My wish for her demise isn’t, I will say, because she hasn’t been a truly loyal companion over the last 10 years. Any day of the week, she’s ready to rock, dutifully spinning or whipping anything I put inside her: egg whites, cake batter, buttercream icing, pie dough, pizza dough, cookie dough. Even when I make bread dough, she’s always game, even though in the world of mixing athletics, it’s the equivalent of completing a triathlon. So thick is the dough sometimes, it causes her to limp forward on the counter, similar to those runners who lose all control of their bodies near the finish line and are reduced to jerking, rather than intentionally moving.
I never even considered her passing until I learned how to bake bread with my mom’s friend Carol. She hauled over her Braun mixer to my mom’s house and we spent a lovely afternoon in the kitchen.
There were two main advantages to her Braun over my Kitchen-Aid. First, its bowl was way bigger, allowing us to make more dough. Second, the bowl itself turned, not the whisk, paddle or hook, as in the case of the Kitchen-Aid. This allowed us to more strategically add flour because the dough moved much like water folds on itself in a boat’s wake; we could time the flour additions at the exact moment the dough was folding. In the Kitchen-Aid, see, the dough just has a tendency to climb up the hook.
It’s an interesting experience when you meet a machine that works better than the one you’ve long loved. You can actually feel the moment when your loyalty starts to wane, disappear in a wisp and then reappear — pop — on the other side. It’s like when you buy a new car. You like the one you had, god knows you had some good times together, but the new one, it’s just so shiny and smells so good.
Alas, buying a Braun was out of the question since they don’t make them anymore (for shame) and besides, I have a perfectly good mixer at home.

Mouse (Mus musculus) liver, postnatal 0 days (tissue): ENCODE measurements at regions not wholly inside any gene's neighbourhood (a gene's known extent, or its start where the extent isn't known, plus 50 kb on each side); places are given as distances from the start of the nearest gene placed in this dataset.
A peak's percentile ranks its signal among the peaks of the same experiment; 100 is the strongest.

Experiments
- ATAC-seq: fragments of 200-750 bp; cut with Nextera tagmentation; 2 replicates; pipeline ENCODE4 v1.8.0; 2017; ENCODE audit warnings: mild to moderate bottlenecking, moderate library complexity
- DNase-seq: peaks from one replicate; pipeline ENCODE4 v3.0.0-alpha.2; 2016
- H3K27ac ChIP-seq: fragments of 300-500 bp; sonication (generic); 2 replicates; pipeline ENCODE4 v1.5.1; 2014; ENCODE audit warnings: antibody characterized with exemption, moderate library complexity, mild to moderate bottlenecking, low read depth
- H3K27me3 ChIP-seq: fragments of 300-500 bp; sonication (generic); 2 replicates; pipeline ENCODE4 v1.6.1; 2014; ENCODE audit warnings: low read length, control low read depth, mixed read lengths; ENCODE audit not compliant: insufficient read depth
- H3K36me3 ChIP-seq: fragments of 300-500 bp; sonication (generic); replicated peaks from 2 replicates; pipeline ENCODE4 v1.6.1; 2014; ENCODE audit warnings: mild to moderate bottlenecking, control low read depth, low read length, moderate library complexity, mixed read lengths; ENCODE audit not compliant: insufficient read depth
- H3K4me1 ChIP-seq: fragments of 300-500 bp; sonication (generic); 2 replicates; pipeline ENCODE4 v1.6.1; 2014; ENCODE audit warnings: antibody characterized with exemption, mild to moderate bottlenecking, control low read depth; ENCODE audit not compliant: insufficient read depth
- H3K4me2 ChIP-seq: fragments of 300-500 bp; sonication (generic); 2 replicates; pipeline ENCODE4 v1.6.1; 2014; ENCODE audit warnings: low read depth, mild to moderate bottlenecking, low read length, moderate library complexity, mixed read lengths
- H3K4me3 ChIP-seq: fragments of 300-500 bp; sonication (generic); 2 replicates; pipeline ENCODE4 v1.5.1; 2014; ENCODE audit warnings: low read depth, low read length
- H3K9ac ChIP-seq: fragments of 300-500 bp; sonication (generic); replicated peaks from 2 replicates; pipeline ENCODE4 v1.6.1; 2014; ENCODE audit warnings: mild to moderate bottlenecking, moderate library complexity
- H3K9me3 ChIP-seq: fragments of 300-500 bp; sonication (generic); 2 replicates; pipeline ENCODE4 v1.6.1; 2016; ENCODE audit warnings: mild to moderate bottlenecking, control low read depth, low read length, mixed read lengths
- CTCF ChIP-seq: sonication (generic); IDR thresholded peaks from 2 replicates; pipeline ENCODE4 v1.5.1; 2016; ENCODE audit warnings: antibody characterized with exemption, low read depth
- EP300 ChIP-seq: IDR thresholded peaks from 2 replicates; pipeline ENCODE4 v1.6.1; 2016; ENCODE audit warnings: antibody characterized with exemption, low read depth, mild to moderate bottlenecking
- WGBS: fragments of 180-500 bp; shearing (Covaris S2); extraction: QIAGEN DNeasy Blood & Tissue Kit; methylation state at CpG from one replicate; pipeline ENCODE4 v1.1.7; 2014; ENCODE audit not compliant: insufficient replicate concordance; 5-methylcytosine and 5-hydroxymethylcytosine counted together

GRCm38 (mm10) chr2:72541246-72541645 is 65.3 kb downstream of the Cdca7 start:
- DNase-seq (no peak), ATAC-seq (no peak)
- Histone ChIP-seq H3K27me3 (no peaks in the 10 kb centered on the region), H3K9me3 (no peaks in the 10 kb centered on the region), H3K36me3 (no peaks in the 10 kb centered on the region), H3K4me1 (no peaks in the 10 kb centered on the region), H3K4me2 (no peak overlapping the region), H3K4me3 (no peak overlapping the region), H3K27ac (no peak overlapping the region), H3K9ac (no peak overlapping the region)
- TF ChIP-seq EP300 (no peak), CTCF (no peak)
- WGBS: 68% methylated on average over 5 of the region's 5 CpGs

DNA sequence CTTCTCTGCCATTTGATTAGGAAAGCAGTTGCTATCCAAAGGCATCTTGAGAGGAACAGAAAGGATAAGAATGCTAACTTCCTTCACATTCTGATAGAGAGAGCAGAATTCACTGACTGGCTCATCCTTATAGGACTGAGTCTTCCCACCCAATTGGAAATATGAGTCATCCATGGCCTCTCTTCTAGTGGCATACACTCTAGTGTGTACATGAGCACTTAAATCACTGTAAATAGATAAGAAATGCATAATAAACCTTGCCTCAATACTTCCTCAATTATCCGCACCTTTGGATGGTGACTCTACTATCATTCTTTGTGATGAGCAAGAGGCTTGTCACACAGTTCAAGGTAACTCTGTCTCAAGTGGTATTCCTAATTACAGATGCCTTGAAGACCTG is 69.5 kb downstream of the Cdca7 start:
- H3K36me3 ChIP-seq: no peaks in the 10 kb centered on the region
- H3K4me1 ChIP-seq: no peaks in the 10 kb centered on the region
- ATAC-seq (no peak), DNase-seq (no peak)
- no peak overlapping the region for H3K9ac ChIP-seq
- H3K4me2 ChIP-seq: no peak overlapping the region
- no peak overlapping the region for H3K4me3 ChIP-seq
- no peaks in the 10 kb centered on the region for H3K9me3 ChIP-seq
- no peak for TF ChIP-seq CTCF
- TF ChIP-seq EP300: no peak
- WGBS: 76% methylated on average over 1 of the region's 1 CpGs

But then a second thing happened. I was in the middle of cooking for a big dinner party and I was putting my Kitchen-Aid away on the highish shelf where she lives in the pantry. So busy was I that I did not make sure I had placed her completely on the shelf. Ten seconds later, hanging onto her precarious perch long enough, I can only presume, to make sure she wouldn’t crunch my toes, she fell — CLUNK — onto the floor.
I ran inside and she looked helplessly up at me. Ouch, she whispered.
I picked her up and saw a big scrape on her side, exactly like the road rash you get if you fall off your bike. One of her plastic knobs was broken, revealing the raw metal underneath it.
Surely, this was it for her. But then I plugged her in and she started spinning tirelessly in front of me.
You would think this would have endeared her to me even more. That after such a high fall and 10 long years together that would have sealed the deal; BFFs 4ever.
But readers, it didn’t. After the fall, her speeds were a little wonky. She spins too fast, yes, works too hard. And her bowl, it’s still just too small. And, like, she’s not a funky fun color like red or robin’s egg blue. The husband picked black. Like, black? Like, not cobalt blue even? Like, why?
In fact, it may just be that my love is fickle because he’s the one who picked her. At the time, he was nearing the end of a serious phase of stocking up his kitchen. Vitamix blender, whisks a-plenty, a mandolin, a fondue pot, a waffle iron, an army of cookbooks, even a butane torch for crème brûlée — he’d done his homework.
By the time I moved in with him, I had no cooking skills but every possible kind of appliance and utensil known to man at my disposal. Including this stand mixer, which looked like it had been used exactly zero times.
So if I had long needed a mixer and finally got one for Christmas or if I had had to save up for one, if the Williams-Sonoma catalogue didn’t have such a good picture of the 8-quart, bowl-lift, 120-volt commercial Kitchen-Aid in dark pewter, maybe then, only then could I be a better friend.
But I’m not. I’m sick. I’m baking more bread these days just to tire her out. And I’m sorry. I’m just really sorry.
It’s not you, babe. It’s me.